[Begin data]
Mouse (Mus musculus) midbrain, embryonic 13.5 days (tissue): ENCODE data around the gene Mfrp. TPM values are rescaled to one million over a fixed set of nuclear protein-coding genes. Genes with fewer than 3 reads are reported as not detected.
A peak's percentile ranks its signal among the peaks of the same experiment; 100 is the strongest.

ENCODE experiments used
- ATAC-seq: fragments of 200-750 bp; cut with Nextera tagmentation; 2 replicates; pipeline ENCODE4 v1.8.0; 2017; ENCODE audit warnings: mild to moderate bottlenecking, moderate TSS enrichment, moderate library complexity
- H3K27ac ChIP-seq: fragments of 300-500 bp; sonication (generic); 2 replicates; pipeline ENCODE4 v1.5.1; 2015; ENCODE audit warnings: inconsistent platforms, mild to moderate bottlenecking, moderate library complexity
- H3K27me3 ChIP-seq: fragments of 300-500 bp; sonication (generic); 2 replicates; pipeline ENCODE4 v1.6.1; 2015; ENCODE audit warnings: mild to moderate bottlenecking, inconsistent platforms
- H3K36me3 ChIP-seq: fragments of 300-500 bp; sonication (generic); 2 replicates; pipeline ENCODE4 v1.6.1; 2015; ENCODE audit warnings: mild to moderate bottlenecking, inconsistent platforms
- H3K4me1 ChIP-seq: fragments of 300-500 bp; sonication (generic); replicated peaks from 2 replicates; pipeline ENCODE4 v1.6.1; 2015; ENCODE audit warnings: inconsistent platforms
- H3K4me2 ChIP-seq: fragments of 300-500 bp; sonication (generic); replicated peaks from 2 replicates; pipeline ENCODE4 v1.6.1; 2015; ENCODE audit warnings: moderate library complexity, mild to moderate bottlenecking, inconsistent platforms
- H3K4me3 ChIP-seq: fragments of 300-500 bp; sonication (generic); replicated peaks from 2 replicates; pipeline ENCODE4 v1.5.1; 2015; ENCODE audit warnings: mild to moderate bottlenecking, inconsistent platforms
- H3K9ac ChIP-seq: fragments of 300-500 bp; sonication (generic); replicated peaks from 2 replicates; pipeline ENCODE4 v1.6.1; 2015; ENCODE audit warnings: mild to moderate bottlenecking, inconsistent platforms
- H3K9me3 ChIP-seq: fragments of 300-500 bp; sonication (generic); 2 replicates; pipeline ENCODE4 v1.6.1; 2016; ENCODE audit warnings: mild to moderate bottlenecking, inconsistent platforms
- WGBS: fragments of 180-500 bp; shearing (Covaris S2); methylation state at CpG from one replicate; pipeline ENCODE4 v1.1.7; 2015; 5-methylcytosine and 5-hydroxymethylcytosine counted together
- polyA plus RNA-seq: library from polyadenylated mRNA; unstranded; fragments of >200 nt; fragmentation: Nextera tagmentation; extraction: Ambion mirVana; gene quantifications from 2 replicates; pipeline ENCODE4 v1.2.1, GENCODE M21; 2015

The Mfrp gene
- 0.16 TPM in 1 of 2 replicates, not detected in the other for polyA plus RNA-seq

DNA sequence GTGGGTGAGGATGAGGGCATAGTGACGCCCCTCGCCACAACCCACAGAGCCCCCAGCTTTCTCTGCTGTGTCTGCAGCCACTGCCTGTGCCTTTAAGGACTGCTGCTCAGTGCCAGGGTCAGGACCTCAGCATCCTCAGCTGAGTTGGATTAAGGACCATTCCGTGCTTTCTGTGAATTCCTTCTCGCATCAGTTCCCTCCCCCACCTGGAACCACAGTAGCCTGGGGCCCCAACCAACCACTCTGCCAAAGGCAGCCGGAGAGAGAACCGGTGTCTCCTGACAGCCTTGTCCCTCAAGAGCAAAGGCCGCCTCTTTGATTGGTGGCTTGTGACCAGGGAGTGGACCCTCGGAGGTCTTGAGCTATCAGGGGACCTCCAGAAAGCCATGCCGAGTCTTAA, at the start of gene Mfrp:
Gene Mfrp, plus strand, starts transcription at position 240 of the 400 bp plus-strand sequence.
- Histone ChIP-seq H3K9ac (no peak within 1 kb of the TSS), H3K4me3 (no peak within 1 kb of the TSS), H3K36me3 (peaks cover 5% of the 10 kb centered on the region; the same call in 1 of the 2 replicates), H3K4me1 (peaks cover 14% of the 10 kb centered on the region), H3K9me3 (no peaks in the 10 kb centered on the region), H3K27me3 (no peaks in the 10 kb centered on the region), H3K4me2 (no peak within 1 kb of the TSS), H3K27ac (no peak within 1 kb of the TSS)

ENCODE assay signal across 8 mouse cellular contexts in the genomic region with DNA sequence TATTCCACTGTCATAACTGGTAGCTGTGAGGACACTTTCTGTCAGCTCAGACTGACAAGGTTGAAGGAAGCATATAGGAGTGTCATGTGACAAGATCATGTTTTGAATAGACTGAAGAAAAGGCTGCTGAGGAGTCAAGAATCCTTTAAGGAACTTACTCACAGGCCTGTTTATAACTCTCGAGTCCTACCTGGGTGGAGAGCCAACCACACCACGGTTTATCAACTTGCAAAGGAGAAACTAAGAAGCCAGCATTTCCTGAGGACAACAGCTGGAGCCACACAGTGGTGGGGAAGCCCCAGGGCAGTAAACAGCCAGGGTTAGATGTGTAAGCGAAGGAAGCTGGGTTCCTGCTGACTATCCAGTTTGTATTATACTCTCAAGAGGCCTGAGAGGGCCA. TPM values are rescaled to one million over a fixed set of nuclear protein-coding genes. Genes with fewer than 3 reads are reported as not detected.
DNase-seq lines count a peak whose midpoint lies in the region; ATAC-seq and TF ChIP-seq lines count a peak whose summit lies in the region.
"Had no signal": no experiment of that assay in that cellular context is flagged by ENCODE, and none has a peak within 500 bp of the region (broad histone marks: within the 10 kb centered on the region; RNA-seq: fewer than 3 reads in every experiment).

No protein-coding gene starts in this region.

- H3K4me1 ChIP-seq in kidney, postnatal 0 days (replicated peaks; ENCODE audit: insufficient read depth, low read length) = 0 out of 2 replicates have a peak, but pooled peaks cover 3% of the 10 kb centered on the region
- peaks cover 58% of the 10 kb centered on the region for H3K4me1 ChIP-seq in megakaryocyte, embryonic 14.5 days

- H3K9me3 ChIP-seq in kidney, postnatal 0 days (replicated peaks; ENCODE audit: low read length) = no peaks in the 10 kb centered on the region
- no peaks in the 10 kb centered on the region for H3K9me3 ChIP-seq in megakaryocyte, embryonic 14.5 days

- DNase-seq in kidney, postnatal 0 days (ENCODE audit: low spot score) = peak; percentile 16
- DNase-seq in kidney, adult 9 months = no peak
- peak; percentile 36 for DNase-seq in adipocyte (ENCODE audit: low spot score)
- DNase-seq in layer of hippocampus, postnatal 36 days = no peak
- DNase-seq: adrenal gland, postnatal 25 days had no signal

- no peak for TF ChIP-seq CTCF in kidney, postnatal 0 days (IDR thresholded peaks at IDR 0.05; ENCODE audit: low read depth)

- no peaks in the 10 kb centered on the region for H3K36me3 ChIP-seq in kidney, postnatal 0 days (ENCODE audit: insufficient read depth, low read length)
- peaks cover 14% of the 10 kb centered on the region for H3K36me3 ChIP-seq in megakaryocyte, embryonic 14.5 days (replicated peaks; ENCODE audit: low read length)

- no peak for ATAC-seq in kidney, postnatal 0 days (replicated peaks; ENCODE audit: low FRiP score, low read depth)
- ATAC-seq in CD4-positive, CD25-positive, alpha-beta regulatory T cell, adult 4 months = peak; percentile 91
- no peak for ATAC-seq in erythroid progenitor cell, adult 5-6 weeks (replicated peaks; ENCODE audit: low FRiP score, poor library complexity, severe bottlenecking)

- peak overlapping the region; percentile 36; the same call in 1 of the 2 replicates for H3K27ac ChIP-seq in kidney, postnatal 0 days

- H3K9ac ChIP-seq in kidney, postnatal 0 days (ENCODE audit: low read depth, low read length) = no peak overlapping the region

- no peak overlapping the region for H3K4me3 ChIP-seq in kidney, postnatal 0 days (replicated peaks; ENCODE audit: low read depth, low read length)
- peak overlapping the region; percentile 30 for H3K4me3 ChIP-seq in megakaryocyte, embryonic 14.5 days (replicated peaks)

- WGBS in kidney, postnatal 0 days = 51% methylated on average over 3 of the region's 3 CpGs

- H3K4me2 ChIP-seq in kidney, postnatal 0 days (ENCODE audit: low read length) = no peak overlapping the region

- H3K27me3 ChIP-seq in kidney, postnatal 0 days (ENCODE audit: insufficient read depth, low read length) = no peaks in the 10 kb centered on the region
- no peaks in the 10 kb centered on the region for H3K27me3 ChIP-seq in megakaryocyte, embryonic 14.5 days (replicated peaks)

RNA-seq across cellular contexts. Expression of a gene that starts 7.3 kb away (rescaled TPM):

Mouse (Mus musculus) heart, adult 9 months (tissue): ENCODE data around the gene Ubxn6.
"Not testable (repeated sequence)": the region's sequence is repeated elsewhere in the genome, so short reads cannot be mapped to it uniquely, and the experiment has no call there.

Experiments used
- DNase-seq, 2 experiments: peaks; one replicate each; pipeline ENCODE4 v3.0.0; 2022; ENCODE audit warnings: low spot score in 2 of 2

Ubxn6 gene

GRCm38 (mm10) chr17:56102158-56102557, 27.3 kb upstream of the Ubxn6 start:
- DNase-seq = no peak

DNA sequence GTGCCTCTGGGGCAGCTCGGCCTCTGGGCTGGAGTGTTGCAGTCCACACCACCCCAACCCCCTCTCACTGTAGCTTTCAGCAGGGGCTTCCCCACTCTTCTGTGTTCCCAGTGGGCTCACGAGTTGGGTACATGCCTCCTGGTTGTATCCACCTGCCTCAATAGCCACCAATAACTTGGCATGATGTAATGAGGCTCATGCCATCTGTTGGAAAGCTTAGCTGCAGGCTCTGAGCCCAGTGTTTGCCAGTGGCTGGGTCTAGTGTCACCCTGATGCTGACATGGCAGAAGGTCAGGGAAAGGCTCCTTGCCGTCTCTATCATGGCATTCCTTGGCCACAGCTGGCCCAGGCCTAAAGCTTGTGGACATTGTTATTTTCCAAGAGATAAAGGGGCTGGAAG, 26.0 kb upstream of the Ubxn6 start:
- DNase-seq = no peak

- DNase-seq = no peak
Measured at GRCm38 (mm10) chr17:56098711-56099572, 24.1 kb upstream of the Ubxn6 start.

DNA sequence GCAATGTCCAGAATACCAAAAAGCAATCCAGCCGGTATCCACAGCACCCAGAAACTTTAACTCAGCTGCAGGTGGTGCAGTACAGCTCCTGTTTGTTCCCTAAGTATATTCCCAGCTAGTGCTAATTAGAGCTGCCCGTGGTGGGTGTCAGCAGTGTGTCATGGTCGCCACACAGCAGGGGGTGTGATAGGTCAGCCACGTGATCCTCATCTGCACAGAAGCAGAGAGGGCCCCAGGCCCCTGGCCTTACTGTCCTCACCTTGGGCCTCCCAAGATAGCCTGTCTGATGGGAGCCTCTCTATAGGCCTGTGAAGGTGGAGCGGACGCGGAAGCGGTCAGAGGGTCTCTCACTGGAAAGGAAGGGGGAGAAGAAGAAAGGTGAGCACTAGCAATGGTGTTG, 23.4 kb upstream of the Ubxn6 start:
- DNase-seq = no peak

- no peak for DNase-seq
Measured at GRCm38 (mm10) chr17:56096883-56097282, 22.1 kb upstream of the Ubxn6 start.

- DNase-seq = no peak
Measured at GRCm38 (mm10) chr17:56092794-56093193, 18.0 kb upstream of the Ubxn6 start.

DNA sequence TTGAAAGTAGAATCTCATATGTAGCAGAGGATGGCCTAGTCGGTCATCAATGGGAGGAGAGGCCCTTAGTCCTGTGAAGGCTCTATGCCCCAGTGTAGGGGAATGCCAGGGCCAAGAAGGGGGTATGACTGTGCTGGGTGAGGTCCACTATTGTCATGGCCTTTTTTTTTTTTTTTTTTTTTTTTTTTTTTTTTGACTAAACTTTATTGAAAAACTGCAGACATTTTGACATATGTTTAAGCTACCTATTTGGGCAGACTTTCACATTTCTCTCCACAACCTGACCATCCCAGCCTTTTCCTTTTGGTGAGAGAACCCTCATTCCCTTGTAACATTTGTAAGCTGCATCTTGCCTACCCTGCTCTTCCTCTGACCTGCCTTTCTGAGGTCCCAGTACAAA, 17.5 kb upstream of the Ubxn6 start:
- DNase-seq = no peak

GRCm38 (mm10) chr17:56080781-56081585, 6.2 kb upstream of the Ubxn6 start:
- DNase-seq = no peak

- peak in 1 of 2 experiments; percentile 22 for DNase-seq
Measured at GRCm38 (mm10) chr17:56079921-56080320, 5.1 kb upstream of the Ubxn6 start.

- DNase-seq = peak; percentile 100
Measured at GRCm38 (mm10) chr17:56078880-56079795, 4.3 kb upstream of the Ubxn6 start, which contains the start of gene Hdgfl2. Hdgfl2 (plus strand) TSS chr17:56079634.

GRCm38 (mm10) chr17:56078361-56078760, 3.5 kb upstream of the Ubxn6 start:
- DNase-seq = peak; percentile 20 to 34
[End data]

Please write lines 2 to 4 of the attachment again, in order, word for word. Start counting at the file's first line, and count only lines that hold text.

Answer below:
A peak's percentile ranks its signal among the peaks of the same experiment; 100 is the strongest.

ENCODE experiments used
- ATAC-seq: fragments of 200-750 bp; cut with Nextera tagmentation; 2 replicates; pipeline ENCODE4 v1.8.0; 2017; ENCODE audit warnings: mild to moderate bottlenecking, moderate TSS enrichment, moderate library complexity